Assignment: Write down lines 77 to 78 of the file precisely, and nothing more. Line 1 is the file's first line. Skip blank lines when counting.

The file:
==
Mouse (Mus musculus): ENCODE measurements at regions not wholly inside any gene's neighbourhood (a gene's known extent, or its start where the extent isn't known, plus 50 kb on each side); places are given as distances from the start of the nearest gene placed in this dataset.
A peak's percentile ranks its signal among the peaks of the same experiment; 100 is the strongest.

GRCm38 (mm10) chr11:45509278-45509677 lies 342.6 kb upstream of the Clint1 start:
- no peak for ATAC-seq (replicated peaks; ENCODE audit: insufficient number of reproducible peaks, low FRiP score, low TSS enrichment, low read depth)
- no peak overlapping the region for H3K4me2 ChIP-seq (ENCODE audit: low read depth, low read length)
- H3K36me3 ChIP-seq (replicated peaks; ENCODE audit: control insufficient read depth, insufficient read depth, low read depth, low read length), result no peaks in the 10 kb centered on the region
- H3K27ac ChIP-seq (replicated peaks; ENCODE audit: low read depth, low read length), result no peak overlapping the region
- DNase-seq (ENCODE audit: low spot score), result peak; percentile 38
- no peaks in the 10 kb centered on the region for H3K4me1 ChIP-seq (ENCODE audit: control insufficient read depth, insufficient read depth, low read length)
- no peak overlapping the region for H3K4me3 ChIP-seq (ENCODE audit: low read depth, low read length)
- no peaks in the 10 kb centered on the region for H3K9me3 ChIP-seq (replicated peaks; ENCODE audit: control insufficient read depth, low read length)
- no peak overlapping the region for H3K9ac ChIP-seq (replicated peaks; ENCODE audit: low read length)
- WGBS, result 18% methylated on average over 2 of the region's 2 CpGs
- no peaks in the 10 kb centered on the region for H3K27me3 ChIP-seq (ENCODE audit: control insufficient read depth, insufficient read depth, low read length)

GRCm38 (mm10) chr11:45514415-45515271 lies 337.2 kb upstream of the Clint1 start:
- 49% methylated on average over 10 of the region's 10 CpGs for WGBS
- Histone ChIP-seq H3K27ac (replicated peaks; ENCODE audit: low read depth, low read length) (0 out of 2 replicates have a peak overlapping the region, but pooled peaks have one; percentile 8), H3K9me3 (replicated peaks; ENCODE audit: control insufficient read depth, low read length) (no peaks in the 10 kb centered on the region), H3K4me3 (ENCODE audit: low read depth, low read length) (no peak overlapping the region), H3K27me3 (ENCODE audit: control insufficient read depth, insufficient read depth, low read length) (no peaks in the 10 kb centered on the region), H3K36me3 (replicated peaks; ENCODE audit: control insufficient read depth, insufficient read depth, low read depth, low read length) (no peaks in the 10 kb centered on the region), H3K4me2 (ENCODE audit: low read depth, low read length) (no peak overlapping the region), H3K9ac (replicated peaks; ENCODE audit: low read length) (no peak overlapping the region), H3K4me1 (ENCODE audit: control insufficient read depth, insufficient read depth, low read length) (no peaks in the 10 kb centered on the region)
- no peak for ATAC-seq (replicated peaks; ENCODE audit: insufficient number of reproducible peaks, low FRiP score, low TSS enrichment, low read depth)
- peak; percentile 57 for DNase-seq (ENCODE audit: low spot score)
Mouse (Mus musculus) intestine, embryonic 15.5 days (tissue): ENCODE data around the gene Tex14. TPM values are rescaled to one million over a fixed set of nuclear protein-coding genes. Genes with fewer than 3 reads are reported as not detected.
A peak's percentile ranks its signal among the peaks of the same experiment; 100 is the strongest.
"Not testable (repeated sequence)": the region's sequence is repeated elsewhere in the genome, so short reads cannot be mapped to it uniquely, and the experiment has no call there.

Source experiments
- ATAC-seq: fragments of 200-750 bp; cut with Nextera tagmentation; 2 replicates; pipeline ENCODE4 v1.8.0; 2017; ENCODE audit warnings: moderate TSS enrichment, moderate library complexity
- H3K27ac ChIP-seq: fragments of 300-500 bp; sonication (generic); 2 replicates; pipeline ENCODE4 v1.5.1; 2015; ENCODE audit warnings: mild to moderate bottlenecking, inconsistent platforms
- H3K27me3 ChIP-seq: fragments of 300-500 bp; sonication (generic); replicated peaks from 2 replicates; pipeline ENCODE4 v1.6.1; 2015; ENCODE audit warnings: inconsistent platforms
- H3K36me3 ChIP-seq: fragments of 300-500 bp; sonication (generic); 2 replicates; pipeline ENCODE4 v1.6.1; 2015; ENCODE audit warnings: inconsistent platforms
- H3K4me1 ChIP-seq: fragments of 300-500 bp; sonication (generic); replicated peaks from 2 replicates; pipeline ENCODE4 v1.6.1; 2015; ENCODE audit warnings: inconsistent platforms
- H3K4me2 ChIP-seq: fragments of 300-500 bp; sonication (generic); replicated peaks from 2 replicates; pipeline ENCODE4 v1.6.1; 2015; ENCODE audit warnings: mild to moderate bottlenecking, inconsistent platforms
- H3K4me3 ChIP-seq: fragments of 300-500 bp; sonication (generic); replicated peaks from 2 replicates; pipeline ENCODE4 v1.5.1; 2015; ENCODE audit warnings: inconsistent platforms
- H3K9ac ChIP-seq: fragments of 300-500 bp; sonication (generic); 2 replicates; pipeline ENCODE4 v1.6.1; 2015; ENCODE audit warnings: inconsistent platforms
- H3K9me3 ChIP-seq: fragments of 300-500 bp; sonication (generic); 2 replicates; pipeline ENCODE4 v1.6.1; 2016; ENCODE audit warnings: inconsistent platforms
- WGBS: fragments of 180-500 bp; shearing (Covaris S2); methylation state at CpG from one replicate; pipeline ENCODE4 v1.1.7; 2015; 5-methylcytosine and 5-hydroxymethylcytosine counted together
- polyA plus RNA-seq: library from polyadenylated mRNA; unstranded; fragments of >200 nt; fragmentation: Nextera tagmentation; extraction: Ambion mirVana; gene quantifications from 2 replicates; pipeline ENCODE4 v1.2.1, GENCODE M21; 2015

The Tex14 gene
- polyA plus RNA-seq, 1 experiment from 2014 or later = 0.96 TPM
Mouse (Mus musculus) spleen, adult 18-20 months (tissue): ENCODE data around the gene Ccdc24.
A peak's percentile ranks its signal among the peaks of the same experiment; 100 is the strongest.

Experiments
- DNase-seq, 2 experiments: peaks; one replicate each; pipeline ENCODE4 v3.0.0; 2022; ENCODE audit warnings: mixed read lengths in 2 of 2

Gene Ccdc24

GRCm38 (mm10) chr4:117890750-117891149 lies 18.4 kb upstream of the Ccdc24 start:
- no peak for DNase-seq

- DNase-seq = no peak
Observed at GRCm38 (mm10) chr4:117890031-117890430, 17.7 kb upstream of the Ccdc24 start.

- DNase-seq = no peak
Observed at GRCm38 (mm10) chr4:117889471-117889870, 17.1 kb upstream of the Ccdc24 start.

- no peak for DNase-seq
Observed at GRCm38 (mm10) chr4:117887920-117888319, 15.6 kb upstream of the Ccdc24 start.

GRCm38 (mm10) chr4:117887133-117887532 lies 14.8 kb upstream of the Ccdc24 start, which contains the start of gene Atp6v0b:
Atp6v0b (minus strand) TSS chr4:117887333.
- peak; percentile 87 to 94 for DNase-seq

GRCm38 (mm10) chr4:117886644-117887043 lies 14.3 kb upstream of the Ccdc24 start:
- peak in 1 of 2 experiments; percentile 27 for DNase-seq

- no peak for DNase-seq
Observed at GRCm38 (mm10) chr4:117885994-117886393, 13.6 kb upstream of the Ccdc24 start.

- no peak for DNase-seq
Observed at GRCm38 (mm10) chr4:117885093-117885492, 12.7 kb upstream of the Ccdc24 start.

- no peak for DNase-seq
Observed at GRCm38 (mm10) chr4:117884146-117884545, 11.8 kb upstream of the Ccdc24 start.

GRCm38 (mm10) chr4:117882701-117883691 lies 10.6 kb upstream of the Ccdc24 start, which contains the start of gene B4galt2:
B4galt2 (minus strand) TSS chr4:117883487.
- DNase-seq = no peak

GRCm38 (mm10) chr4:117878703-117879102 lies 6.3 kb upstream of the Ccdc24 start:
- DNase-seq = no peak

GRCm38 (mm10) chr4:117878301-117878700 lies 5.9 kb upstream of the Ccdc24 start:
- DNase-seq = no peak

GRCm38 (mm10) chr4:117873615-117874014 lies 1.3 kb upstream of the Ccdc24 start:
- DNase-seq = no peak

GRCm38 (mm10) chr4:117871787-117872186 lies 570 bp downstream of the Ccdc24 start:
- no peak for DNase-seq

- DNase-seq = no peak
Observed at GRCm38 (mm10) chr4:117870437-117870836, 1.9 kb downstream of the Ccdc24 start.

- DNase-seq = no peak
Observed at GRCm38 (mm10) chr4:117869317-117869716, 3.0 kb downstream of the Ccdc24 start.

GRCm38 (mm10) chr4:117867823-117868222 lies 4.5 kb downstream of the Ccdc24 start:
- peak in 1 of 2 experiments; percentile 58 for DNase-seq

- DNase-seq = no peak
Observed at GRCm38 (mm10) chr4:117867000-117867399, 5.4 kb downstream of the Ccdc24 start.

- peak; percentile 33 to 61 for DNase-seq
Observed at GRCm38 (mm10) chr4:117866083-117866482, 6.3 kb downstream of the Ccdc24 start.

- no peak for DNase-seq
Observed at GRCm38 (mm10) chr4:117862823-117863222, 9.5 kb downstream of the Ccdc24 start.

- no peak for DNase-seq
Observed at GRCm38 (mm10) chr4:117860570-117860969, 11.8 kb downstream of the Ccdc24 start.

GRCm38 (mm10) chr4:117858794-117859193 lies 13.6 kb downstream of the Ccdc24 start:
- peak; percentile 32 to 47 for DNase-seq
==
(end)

- peak in 1 of 2 experiments; percentile 58 for DNase-seq

- DNase-seq = no peak